On March 11, the Decreto-Lei N. 4.166 (Decree-Law N. 4.166, Order on the freezing of assets of the Axis nations) was issued, which required compulsory deposits of a portion of Axis nationals’ bank savings and credits, prohibited disposition of their possessions, and confiscation of properties of public corporations and residents overseas of the Axis nations to be allocated to compensation of war damages caused by them. On July 3, the Japanese diplomatic corps returned to Japan on board the exchange ship. Immigrants felt themselves treated as abandoned people and left behind On July 3, the Japanese diplomatic corps returned to Japan on board the exchange ship. The migrants felt themselves treated as abandoned people and left behind.

Internment and deportation

On August 18, a German submarine sank a Brazilian passenger ship in Belem at the mouth of the Amazon River, and many people were killed. Enraged Brazilians rioted and attacked Japanese, German and Italian, Axis nationals. Japanese people in Belem were interned in immigrant internment camps under protection of the authorities, taking with them only the barest of necessities. As mentioned above, the Tome-Acu (Acara) Colony was used as an internment camp for Axis nationals in the northern part of Brazil, and also Japanese people in the Amazon upstream regions were sent there.
On September 6, an order was issued for evacuation of Japanese people from the Conde de Sarzedas (abbreviated to "Rua Conde" or "Conde Street") area in which in São Paulo City a large number of Japanese people had lived.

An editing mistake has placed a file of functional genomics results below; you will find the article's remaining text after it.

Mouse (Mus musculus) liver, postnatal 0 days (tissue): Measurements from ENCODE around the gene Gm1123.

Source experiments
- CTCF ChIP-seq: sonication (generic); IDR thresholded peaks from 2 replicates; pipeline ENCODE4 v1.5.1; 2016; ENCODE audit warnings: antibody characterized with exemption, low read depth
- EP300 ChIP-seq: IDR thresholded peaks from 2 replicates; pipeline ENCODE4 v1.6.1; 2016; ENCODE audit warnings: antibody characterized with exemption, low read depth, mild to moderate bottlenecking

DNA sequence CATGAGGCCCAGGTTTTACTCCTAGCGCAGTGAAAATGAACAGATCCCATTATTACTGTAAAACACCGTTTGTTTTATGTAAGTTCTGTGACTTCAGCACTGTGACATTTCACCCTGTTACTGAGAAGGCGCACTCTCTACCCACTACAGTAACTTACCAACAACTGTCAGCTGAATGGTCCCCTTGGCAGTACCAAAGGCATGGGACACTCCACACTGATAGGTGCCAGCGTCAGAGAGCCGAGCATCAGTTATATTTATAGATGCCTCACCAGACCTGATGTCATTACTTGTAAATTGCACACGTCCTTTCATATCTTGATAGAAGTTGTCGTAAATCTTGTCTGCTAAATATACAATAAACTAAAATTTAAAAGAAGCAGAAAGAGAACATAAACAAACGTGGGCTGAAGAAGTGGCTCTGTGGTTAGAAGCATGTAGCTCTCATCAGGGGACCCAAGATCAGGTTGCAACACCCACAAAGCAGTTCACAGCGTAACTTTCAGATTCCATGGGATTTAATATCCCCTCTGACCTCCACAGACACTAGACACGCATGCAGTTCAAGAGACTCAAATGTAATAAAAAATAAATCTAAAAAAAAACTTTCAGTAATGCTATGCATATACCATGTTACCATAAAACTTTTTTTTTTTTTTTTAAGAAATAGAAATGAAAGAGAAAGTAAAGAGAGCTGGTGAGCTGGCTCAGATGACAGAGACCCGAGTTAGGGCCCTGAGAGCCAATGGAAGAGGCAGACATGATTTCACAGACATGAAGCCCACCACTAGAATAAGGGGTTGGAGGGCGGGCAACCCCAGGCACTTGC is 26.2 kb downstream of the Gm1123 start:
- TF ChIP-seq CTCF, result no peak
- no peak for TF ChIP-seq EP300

In March 1943, an order was issued that prohibited Axis nationals from traveling within the country without police permission.
On July 8, a German submarine sank five Brazilian and American cargo ships, and on the same day, all Axis nationals, including Japanese people, were ordered to evacuate the port city of Santos within 24 hours, on the grounds of preventing espionage. Axis nationals were temporarily interned in the Immigrant House in São Paulo City.
In Brazil, although such mandatory evacuations occurred, relocation of people of Japanese descent to internment centers in the United States did not occur as in Peru and other Central and South American Countries.
These controls and regulations of Axis nationals continued until they were relaxed and cancelled with Germany's surrender on May 7, 1945. (Brazil's entry into the war with Japan was on June 6 thereafter).

Sabotage of mint production and silk farming

During the war Japanese farmers engaged in mint production and silk farming were attacked by people of the same descent. Before the war, the United States imported both mint and silk from Japan, but the importation was interrupted by the war. So the United States instead obtained those items from Brazil. As a result, prices jumped suddenly, and Japanese farmers engaged in mint production or silk farming benefited financially. Because mint was used in the manufacture of explosives and silk for making parachutes, however, there were those in the Japanese community who thought the production of these items was an act advantageous to the enemy from around 1943 a group of Japanese calling themselves the "Tenchugumi" (Divine punishment group) and "Seinen Aikoku Undo" (Youth Patriotic Movement) set fire to mint production plants and silk farming sheds of Japanese farmers in outlying areas of São Paulo State.
In February 1944, a retired military officer Junji Kikkawa formed the "Kodosha" to put an end to these "hostile industries" and "unpatriotic actions" and to "lead Japanese people in the right direction". The Kodosha was renamed the Shindo Renmei in May 1945.